Roy Beck's picture


  by  Roy Beck

The first day of media coverage of Donald Trump's new stand against birthright citizenship has mostly included misinformation and faulty analysis.

Here are the big facts that need to emerge to clear up the confusion that many in the media (especially on TV) are sowing:

No. 1: Anchors, not enticements, are main problem of birthright citizenship

The straw man that many set up is that the argument against birthright citizenship is based on the belief that it is a major enticement for illegal immigration.

Yes, there are egregious examples of "birth tourism" in which foreign citizens pay big money to have a baby in the United States so it can later be sent back to the U.S. to attend schools as a U.S. citizen. And some do have babies here so that two decades later that "baby" can petition to make parents and other relatives legal immigrants to the U.S.

But the number of people involved is a tiny fraction of the total flow of visa overstayers and illegal border crossers. The media are right to say that very few foreign citizens become illegal aliens so they can have a baby in the U.S. to become a U.S. citizen.

The big problem of birthright citizenship is that the babies who are born to illegal aliens (who already are settled in the U.S.) become anchors who keep their illegally present parents from leaving the U.S. and going back home. Pres. Obama proved this in 2014 with his DAPA executive action that offered work permits and legal residency to millions of illegal aliens because they had children who are U.S. citizens based on birthright citizenship.

For years, the open-borders advocates -- and many in the media -- have accused us of making up stuff when we used the term "anchor baby." We now have Pres. Obama as the prime witness for our defense.

No. 2: Not clearly in the Constitution (but Supreme Court will decide)

It is totally unacceptable journalistic practice for reporters to state without attribution that the Constitution requires giving citizenship to the births of tourists, foreign students, temporary foreign workers and illegal aliens.

When there is so much academic and legal expertise making the case that the Constitution requires no such thing, journalists are obligated to state what is clearly true: Constitutional experts are divided on this issue.

We at NumbersUSA believe the evidence is strongest as presented by experts who believe Congress can pass a simple law to end birthright citizenship -- just as governments of many countries have done in recent years. But we also know that such a law will be immediately taken to the Supreme Court. This is an issue that deserves a clear and modern ruling. If we should lose at that level, then we will have to take a look at the constitutional amendment process, but not until then.

No. 3: Trump not first candidate arguing against birthright citizenship

I've been fielding media calls all day. Some reporters seemed to think Trump was breaking new ground or essentially alone on this issue.

But Trump, in opposing birthright citizenship, is following these candidates who had already taken the position:


And when asked about Trump's new position on birthright citizenship, SCOTT WALKER said he also opposes it.

(Keep up with where each of the 21 Presidential Hopefuls stand on Birthright Citizenship and nine other immigration categories at:

No. 4: Eliminating birthright citizenship would not fill the nation with millions of people "without a country" -- unless we intend to continue to promote mass illegal immigration.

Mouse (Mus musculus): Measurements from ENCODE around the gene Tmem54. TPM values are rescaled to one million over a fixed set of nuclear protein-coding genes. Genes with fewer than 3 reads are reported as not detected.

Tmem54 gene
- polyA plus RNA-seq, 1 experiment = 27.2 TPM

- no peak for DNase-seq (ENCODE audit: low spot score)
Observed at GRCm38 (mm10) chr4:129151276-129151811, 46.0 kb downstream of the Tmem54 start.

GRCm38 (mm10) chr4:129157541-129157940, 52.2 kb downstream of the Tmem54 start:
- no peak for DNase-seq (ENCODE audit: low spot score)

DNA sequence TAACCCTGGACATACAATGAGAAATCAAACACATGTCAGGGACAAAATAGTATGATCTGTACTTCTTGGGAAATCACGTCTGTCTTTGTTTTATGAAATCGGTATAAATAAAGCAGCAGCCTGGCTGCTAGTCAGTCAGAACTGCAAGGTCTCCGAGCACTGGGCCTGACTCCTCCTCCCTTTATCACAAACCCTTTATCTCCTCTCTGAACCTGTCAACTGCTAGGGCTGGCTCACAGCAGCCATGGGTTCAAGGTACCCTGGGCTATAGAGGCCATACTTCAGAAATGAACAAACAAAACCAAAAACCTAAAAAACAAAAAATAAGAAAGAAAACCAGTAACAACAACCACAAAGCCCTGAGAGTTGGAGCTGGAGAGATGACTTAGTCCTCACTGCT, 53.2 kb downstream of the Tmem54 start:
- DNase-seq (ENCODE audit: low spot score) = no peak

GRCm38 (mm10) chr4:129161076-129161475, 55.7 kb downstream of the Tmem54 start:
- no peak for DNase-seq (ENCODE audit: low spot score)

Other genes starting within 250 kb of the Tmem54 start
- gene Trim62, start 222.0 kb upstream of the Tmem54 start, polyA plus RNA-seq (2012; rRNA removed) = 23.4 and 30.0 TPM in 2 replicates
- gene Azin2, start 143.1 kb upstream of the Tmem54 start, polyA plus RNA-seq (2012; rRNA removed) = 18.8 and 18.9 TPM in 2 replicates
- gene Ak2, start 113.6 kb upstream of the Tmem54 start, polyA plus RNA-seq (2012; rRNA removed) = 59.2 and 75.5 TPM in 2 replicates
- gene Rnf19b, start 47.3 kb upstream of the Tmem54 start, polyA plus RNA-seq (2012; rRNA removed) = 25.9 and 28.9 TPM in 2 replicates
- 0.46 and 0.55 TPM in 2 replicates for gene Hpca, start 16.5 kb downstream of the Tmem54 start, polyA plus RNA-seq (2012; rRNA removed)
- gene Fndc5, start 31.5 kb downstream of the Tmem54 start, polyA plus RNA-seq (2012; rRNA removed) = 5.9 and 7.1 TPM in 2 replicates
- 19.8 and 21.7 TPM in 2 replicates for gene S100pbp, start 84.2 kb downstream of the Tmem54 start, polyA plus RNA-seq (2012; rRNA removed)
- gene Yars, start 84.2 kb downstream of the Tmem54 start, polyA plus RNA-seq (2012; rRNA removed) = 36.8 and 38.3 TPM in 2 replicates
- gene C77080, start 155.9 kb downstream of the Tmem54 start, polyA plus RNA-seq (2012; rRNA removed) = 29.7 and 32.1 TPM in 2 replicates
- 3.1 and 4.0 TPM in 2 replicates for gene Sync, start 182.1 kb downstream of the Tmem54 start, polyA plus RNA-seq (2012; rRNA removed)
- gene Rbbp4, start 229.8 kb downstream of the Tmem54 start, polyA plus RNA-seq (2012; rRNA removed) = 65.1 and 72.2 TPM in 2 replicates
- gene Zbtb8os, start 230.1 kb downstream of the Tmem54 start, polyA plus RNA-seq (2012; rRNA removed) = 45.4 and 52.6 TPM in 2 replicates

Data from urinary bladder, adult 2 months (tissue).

Reporters like to cite reports from immigration expansionists that project millions of "limbo" residents in the first decades after ending birthright citizenship. But these studies are based on illegal immigration continuing to be allowed by our government.

It is also important to note that every advanced nation in the world except the U.S. and Canada that had birthright citizenship has gotten rid of it. I've not seen any evidence that any of those countries is considering re-instating it because of problems like the "studies" purport will occur.

I've never heard of any elected official or major organization who has suggested taking away U.S. citizenship from the people in this country who already were given it as anchor babies. That is another false alarm I've seen in some media reports.


NumbersUSA wants to see a United States that is MORE open to foreign visitors.

But that can only happen if the citizens of this country can be assured that the visitors will honor the promises they make when they receive their visas -- especially about when they will return home.

Here is what we have long stated on our website:

Minimizing Illegal Immigration & Maximizing Openness to Visitors

Ending most illegal immigration and making it easier for more people to legally study, tour and visit relatives in this country for extended periods requires that the government:

1. Mandate electronic verification systems that would effectively deny jobs and taxpayer-provided benefits to foreign citizens who are visitors or who are illegally present.

2. Fully implement computerized entry/exit systems that track when visitors have violated their visas.

3. Join most nations of the world in eliminating birthright citizenship for births to both legal and illegal visitors.

It is disconcerting to see the alarmism of so many in the media about the fact that birthright citizenship is being brought up for a policy discussion. Let's get rid of the misinformation and straw men arguments and have a calm discussion about what we need as a country.

ROY BECK is Founder & President of NumbersUSA

Elections 2016

Updated: Fri, Feb 19th 2016 @ 10:31am EST

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